A couple can be traumatized after going through the experience of a divorce. What makes matters worse, is the fact that the long-drawn nature of divorce makes it a very costly affair in India more so if a spouse happens to contest the divorce. Even when there is a mutual consent to divorce the courts will not even consider their plea until and unless couples have been able to satisfactorily prove in a court of law that they have been mutually separated for at least a year.In India, similar to the vast majority of personal matters, divorce rules and laws are related to religion. For each and every religious group there are separate divorce rules and laws that are applicable to each of those religious groups. Divorce amongst Hindus, Buddhists, Sikhs and Jains for example, is in accordance with the Hindu Marriage Act, 1955, Muslims by the Dissolution of Muslim Marriages Act, 1939, Parsis by the Parsi Marriage and Divorce Act, 1936 and Christians by the Indian Divorce Act, 1869. Likewise, Civil and inter-community marriages are in accordance with the Special Marriage Act, 1956.Types of Divorce PetitionsThe options for a couple mutually consenting to a divorce or either of the spouses filing for divorce sans consent: Divorce with Mutual Consent: If couples agree to divorce then the courts would consider granting the divorce based on mutual consent. The precondition for the acceptance of the petition, however, is that the couple ought to be legally separated for at least a year or even two years according to the applicable act and provide evidence that living as a married couple has not been possible for them. Oftentimes, notwithstanding the fact that either spouse may be reluctant to a divorce, they would nonetheless be consenting to divorce as its less expensive and traumatic in comparison with a contested divorce. There can be an agreement on children’s custody, maintenance and property rights matters mutually.The aspects that couples need to reach a consensus on are alimony issues. It's pretty much open-ended as there isn’t any minimum or maximum level of maintenance or support that the law has set. The second aspect is child custody which has to be resolved among the parties as it invariably time-consuming when mutual consent is lacking in a divorce.  Child custody can either be shared, joint or exclusive in a mutual consent divorce and it largely depends on how well the understanding is between the spouses. The third aspect is the property. Couples have to make a decision as to division or partition of the properties including both movable and immovable properties along with the bank accounts. It does not necessarily have to be fair and square as long as both parties agree. It takes about six to eighteen months for the courts to grant a mutual consent divorce depending on the decision of the courts. The courts, in most cases, prefer ending mutual consent divorces as soon as possible and do not want to let it linger indefinitely.According to Section 13 B of Hindu Marriage Act, 1955 and Section 28 of the Special Marriage Act, 1954, couples ought to live separately for at least a year prior to starting divorce proceedings. Section 10A of Divorce Act, 1869, nonetheless, makes it mandatory for couples to live apart for a minimum of two years. To clarify on living separately, it's not necessarily that couples would be living in two different locations, rather couples need to provide evidence or prove unequivocally that they have not been living as husband and wife during the one year period of separation. Divorce sans Mutual Consent: In the event of a contested divorce, there are certain reasons for making the petition. Without a valid reason, couples cannot possibly get divorced. The possible reasons for divorce are the following, although some aren’t applicable to every religion.1.     Cruelty Cruelty could be either physical or mental cruelty. Based on the Hindu Divorce Laws in India, if a spouse has reason to believe or is apprehensive that the other spouse could assault or cause injury which would be harmful then these are valid reasons for getting a divorce. 2.     Adultery A man committing adultery in India which means an extramarital affair is liable to be indicted for committing a criminal offense. The wife certainly can seek divorce as a civil remedial measure. Conversely, if the wife is adulterous indictment can be waived. Although the husband can prosecute the adulterous male for committing adultery.  3.     Abandonment If a spouse abandons the other spouse for no reason, then the spouse abandoning should be able to provide evidence of his/her intention of abandonment. According to Hindu laws, the abandonment ought to last for a minimum of two consecutive years. Christians, though, are exempted from filing a divorce the reason being abandonment. 4.     Conversion A spouse can seek divorce if in the case of the other spouse there has been a religious conversion. In this case, instant filing for divorce is permissible as there isn’t any separation period.5.     Mentally Deranged spouse The incapability of a spouse in leading a normal married life due to being mentally deranged seeking a divorce, in that case, is permissible. 6.     Communicable Disease If a spouse is suffering from any transmittable disease, including HIV/AIDS, syphilis, gonorrhea or a virulent and incurable form of leprosy, according to the Hindu Divorce Laws in India the other spouse may seek divorce.7.     Renouncing the World A spouse renouncing his/her married life and opting for sanyasa is a valid reason for the other spouse seeking divorce. 8.     Presumed Dead If there isn’t any news whatsoever as to whether a spouse is alive for at least seven years at a stretch from reliable sources then presumably the spouse is dead. In that case, the living spouse can seek a decree of divorce from the courts. What is Alimony ?As and when two people get married, the onus is on both of them to support themselves. As couples divorce supporting each other does not stop, rather it goes on. Based on the Code of Criminal Procedure, 1973, maintenance rights go beyond to people including either spouse, dependent children and not to mention even poor parents. Either spouse can claim but in reality, in most cases, it’s the wife claiming from the husband who ought to be able to provide. While considering the alimony amount that is to be paid, the earning potential of the husband would be taken into consideration and his wherewithal to reclaim his assets and his liabilities in case his wife gets the property.If either spouse cannot afford the divorce then, in that case, the expenses would be borne by the earning spouse. Factors influencing the duration and amount of alimony If it’s a contested divorce, the tenure and amount of alimony would be correlated to the duration of the marriage. Couples contemplating divorce after being married for a decade are eligible for lifetime alimony. The other necessary factors that need to be looked into are:1. Spouse’s age or the person entitled to get the alimony  2. The alimony provider’s economic condition or the person’s earnings 3. Both spouse’s health condition is a major factor in considering the alimony amount as the poor health condition of either of the spouses may lead to getting a higher alimony amount from the other spouse. 4. The spouse responsible for child custody would either be paying lesser alimony or could get a greater amount while the child is a minor.How are property matters settled?It hardly matters whether either of the spouses is owners of the property. Regardless of the fact that a petition for divorce has been filed married couples– occupying the property have the right to do so. If a spouse is entrusted with child custody then the case is even stronger. While either one of the spouses may get property rights when it comes to the divorce settlement, until and unless the decree of divorce is final, both spouses can rightfully be occupants of the property.What about child custody?It’s a common assumption that the mother would always get custody of her children. However, this isn’t the case. In the case of a mutual consent divorce, the courts usually agree with the parents on whatever they decide, however, the expectation is that the courts would ensure that the best interests of the children are taken care of. In case of a contested divorce, the courts would analyze both the mother’s and father’s ability to being the child’s parent. Money isn’t a consideration. Stay-at-home mothers get custody of their children on a regular basis but fathers are supposed to provide financially. What is the cost of a divorce?The court fees are nominal for filing a divorce; paying lawyer fees is essentially the cost of a divorce. Lawyers typically charge fees for appearing and representing clients in court and doing any additional work. The cost of a divorce may be ranging between low ten thousand to lakhs of rupees depending on the intensity of contesting the divorce. Annulment of marriageIn India, marriages can be dissolved through annulment. Divorce and annulment procedures are exactly the same the only difference being the basis of annulment and divorce differ. Annulment of marriage occurs when fraud is perpetrated, wife gets pregnant through an extramarital affair, and last but not the least, impotence prior to marriage and persisting even as the case is filed. Once an Indian court grants annulment the status of the parties reverts to before the marriage.Void MarriageIf a marriage is prohibited under the law then the marriage is automatically voided. Section 11 of the Hindu Marriage Act, 1955 lays the instances of a void marriage:After the commencement of this Act is any marriage is solemnized the marriage will be considered null and void and may, by virtue of a petition put forward by either party to the suit, against the opponent party be pronounced by a decree of nullity if it violates any one of the preconditions stated in clauses (i), (iv) and (v), Section 5 of the Act.Bigamy: Being legally married to someone else during the marriage is a case of a void marriage and annulment isn’t necessary. Interfamily marriage: Marriages amongst ancestors and descendants, or amongst relationships like brothers and sisters, whether by the half or the full blood or through adoption.Marriage between close relatives: Relationships including uncles and nieces, aunts and nephews, or amongst first cousins, whether by the half or the full blood, are all void marriages in the eyes of the law. The only exception being marriages validated by customs.Voidable Marriage:In cases of an annulment that is not automatic, it's considered a voidable marriage and one of the parties must seek to make the marriage voidable. Usually, either one of the parties may seek an annulment if at the time of the marriage the intent to get into a civil contract was not clarified for any one of the reasons including mental illness, intoxication, duress or fraud.How long it might take to finalize a divorce varies on a case by case basis as well as based on location. Usually, divorce proceedings that are contested would take anywhere between 18 to 24 months while mutual consent divorce would vary from 6 to 18 months.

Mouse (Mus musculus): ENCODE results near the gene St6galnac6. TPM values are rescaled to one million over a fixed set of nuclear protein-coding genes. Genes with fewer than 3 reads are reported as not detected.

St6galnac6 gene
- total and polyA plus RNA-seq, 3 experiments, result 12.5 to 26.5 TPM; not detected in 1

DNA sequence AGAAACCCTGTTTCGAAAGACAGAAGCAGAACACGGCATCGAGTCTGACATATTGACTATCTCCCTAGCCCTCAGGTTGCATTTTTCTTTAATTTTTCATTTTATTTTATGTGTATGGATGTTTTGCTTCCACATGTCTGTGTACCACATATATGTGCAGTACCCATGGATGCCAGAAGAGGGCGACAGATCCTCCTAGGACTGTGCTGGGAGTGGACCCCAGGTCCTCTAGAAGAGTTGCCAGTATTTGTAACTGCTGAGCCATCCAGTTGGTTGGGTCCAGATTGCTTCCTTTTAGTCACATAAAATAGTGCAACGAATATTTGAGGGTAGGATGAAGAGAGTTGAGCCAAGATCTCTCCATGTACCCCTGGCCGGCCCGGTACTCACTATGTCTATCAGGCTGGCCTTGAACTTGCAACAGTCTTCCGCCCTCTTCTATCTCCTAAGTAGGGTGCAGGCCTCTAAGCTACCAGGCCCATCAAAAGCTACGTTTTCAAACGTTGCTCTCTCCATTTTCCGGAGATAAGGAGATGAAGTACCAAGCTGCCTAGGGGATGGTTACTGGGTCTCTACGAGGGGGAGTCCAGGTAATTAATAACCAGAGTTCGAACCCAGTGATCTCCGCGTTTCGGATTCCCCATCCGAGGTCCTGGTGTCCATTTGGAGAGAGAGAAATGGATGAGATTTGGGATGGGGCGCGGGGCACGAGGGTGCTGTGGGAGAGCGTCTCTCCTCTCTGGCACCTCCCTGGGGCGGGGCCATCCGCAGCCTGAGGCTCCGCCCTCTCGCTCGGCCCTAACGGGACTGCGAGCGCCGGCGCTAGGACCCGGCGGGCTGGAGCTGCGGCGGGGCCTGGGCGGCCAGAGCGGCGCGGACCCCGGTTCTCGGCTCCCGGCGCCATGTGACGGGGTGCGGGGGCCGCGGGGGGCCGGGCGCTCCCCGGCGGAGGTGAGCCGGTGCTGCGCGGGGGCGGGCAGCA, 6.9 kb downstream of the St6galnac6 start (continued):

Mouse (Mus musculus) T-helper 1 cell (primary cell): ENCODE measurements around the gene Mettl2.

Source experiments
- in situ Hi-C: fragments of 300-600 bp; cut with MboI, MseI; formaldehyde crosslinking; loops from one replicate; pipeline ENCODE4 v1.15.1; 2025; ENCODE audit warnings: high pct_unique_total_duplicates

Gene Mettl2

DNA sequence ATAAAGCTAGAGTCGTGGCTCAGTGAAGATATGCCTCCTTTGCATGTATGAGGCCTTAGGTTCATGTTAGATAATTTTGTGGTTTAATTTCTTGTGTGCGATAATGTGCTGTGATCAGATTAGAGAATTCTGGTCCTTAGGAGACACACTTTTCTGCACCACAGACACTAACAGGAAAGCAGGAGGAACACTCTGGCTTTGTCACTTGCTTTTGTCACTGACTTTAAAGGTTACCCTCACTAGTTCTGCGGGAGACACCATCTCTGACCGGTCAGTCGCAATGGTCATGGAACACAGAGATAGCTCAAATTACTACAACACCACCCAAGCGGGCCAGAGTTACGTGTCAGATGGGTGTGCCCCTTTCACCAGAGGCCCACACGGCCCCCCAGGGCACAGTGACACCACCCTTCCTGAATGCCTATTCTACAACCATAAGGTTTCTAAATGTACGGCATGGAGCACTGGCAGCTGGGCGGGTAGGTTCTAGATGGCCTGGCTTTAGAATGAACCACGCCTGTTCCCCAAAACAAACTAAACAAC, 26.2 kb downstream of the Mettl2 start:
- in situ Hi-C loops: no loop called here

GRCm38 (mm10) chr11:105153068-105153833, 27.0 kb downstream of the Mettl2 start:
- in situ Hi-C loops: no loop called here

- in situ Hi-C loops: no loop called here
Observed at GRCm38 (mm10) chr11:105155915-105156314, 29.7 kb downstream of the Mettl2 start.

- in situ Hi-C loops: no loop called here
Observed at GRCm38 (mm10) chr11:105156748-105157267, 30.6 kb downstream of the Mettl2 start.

Posted By